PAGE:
x/tools/cmd/godoc: enable links to fields of structs #16753

bradfitz opened this Issue Aug 16, 2016 · 30 comments


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bradfitz commented Aug 16, 2016

I would like to be able to link to:


And have the link go to the top of the comment immediately before the "Cancel" field in the Request struct.

Similarly, I would like to link the English docs at the bottom of Transport, after the fields:


And have it go to...

"Transport is an implementation of RoundTripper ..."

Currently my only alternative links for both are quite some distance from the text I'd like people to read.

/cc @broady @adg @shurcooL

@bradfitz bradfitz added this to the Go1.8 milestone Aug 16, 2016


bradfitz commented Aug 16, 2016

/cc @odeke-em too


broady commented Aug 16, 2016

The Transport.doc one is pretty bad. I don't really like the solution. Maybe the doc should be above it, anyway? I'm unsure why godoc had it swapped (compared to how it is in source) in the first place.


bradfitz commented Aug 16, 2016

Yes. Perhaps. There is also #16728 open for a very similar case.


shurcooL commented Aug 16, 2016

Since you didn't mention it, are you aware of the existing related behavior of godoc.org (gddo project)?


This looks like a request to backport that, plus tweaks to where on the page the anchors position you.


shurcooL commented Aug 16, 2016

Maybe the doc should be above it, anyway? I'm unsure why godoc had it swapped (compared to how it is in source) in the first place.

That's a very good question and one I've been pondering about for some months now. I'd love to know some insight on that from anyone familiar, but it might be outside of scope of this issue.


luigi-riefolo commented Sep 6, 2016

Is anyone already working on this issue/feat?


bradfitz commented Sep 6, 2016

Nobody has said so here. Feel free to work on it.


appleby commented Sep 6, 2016

Hi @luigi-riefolo. I looked into this briefly last week, but have no
plans to submit a changelist. Here are a few observations that might
save you some time in case you are new to the code, as I am:

  • For adding the link to doc section, have a look at
  • In order for changes to package.html to take effect, you will need
    to re-generate the file static.go in the same directory, either by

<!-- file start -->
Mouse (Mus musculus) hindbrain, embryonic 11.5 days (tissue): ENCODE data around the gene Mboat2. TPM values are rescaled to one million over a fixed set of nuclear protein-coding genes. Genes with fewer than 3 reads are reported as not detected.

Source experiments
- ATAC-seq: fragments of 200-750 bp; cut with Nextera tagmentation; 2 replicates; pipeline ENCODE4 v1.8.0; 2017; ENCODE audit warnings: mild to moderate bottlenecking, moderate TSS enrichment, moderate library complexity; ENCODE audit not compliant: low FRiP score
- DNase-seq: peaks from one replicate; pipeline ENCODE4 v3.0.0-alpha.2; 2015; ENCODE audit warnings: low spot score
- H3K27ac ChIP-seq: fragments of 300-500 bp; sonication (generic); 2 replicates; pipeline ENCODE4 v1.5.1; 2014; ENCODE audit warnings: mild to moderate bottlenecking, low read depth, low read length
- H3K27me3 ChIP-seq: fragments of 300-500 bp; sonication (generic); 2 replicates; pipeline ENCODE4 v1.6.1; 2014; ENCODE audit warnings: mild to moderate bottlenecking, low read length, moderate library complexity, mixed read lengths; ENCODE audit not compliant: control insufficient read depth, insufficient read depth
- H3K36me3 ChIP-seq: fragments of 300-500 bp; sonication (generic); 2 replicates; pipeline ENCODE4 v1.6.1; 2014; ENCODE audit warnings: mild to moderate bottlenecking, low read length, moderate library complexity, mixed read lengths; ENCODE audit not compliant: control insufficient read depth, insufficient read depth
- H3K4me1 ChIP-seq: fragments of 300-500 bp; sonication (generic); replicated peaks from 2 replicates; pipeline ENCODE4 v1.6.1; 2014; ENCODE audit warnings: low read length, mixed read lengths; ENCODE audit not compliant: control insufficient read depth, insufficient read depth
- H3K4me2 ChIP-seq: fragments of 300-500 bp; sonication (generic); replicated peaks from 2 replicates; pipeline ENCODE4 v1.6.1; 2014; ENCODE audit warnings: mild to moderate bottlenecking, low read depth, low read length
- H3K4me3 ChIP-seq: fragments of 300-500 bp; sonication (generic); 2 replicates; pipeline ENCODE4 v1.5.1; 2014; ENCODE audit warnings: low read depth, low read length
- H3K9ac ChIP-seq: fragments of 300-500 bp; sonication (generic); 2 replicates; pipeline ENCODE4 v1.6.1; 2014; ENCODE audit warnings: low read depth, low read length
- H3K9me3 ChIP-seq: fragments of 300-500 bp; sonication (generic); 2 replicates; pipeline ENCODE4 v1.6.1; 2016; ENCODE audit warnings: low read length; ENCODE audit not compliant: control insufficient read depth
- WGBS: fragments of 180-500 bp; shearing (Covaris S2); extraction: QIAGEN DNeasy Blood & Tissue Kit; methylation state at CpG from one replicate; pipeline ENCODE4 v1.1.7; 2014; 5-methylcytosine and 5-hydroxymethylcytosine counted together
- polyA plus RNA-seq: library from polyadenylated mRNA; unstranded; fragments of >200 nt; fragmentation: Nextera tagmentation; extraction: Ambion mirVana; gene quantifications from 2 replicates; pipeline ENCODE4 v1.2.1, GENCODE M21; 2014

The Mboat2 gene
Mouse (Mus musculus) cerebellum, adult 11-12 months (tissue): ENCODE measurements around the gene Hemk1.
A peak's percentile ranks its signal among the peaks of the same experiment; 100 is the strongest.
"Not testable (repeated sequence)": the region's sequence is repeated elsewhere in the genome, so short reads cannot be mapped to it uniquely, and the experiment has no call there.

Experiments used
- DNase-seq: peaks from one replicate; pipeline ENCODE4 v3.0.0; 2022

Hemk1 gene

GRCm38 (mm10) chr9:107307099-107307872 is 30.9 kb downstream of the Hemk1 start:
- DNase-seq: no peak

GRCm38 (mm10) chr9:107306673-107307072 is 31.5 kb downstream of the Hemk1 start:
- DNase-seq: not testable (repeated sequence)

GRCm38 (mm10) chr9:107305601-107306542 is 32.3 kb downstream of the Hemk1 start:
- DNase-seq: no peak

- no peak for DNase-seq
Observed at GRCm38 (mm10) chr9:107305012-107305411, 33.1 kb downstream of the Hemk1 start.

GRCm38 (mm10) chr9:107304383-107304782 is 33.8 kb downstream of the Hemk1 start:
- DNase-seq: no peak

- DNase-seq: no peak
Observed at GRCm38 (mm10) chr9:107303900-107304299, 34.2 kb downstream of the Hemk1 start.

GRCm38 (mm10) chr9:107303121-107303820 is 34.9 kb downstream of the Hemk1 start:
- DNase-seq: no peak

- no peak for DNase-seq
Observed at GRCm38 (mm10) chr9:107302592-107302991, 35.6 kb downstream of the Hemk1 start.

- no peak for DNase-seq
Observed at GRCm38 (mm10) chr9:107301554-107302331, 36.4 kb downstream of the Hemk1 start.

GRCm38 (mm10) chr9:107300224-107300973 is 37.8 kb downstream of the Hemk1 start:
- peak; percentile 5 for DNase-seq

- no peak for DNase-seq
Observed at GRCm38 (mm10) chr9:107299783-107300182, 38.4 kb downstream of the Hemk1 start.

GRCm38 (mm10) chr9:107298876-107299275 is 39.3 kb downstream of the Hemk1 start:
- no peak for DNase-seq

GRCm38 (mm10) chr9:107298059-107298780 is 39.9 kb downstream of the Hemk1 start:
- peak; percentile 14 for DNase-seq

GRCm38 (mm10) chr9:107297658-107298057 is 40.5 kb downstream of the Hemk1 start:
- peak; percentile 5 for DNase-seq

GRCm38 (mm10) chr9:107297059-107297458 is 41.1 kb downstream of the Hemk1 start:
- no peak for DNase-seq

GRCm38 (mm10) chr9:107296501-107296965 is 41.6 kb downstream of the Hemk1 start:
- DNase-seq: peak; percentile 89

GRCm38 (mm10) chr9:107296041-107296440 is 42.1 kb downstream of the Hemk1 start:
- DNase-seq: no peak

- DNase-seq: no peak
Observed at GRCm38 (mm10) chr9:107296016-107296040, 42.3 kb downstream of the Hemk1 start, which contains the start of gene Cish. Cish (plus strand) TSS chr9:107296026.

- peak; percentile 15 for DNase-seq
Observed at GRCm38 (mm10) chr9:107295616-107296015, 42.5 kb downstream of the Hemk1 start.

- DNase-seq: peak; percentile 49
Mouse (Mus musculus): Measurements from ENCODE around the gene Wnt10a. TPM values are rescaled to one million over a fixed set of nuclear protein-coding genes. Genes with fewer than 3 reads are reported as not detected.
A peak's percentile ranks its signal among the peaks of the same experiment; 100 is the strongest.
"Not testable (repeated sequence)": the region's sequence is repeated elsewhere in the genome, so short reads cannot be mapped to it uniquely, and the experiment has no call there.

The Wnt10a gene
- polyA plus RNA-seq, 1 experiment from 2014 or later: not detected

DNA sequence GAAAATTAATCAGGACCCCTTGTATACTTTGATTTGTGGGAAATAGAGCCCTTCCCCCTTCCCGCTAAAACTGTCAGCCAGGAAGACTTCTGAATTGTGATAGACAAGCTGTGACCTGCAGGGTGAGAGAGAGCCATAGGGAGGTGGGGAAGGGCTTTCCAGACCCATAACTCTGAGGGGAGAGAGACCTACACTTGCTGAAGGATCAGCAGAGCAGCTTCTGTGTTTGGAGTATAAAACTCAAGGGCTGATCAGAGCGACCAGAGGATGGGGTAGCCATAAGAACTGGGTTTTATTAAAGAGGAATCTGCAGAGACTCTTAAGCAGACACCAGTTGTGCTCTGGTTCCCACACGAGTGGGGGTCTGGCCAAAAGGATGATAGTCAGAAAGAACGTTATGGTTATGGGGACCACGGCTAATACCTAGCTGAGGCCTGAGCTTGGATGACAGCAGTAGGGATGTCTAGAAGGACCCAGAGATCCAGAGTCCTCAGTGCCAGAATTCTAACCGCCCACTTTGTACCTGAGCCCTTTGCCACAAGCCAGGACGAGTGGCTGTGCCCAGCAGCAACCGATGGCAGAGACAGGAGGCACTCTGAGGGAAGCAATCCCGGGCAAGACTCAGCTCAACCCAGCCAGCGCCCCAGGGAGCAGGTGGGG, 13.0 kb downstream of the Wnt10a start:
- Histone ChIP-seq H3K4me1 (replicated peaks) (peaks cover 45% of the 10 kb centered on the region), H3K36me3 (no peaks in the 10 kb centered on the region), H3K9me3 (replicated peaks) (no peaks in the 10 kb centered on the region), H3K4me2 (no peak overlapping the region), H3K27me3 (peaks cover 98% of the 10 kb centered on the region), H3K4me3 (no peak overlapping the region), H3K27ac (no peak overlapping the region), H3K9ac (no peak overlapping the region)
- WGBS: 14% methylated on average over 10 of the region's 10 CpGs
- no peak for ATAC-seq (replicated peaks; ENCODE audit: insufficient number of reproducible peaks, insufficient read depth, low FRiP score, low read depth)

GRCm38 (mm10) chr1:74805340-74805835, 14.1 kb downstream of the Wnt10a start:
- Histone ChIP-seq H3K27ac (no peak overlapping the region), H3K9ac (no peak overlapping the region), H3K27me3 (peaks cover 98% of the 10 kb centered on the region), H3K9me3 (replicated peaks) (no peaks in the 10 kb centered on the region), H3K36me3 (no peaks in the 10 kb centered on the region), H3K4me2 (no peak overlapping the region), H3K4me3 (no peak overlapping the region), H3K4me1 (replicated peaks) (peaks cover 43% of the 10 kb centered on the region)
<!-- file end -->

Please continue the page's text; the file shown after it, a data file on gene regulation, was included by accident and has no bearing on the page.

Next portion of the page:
running go generate or else by running the makestatic command
    (located in the same directory).
  • You might consider renaming the #Transport.doc link to something
    like #Transport-doc. The reason being that there is a small chance
    of a name collision if the struct has a field named doc and the
    client passes the ?m=all query parameter, which tells godoc to
    also show unexported identifiers. This occurs, for example, in the namedType struct of the go/doc pkg.
  • As for adding links to the struct fields, a good place to start is
    the file x/tools/godoc/linkify.go. Specifically the functions
    These functions are responsible for (among other things) adding
    anchor links for const and var declarations in the current

Hope this is helpful.


luigi-riefolo commented Sep 6, 2016

Hi @appleby, thank you for the info, very useful!
I've started working on the links to the struct fields, here's a simple test:

Have a look at file:///page.html#Test, file:///page.html#Test.What, file:///page.html#Test.Str.
Simply adding an id to the comment span seems enough.

I'll have a look at x/tools/godoc/linkify.go and identify a strategy to automatically add the id.

Please let me know if you guys have any comments or questions.


appleby commented Sep 6, 2016

If you've figured out a way to add the id to the comment span, you should probably just go that route and ignore what I said about LinkifyText. LinkifyText is currently only responsible for adding links that anchor directly to an identifier. For example, when you link to https://golang.org/pkg/net/http/#ErrContentLength, it's anchored at the identifier, not the associated comment block.

I agree that adding the anchor at the top of the comment block is nicer from the user's perspective, but it wasn't clear to me how to get the context required to generate the id at the time the comments are rendered.

One problem with the approach of adding an id attribute to the first comment span tag is that it doesn't scale when multiple fields share the same doc comment. Consider, for example:

type Foo struct {
    // T1, T2, and T3 are templates.
    T1, T2, T3 *text.Template

In a case like this, if you go the route of adding an id attribute to the comment tag, you'd have to pick one of the identifiers to make linkable. Alternatively, you could possibly generate separate tags for the anchors prior to writing the comment block.

Another edge-case to keep in mind is fields without an associated doc comment. For example, see the first few fields of the godoc.Presentation struct.


luigi-riefolo commented Sep 7, 2016

@appleby great examples. I'll keep them in mind.
If you can find more of those then please let us know.


luigi-riefolo commented Sep 15, 2016

Here's the proposal only for the adding bookmarks to IDENTs (i.e. structs, vars, etc.):
It's my first proposal ever, so any comment or advice is really appreciated.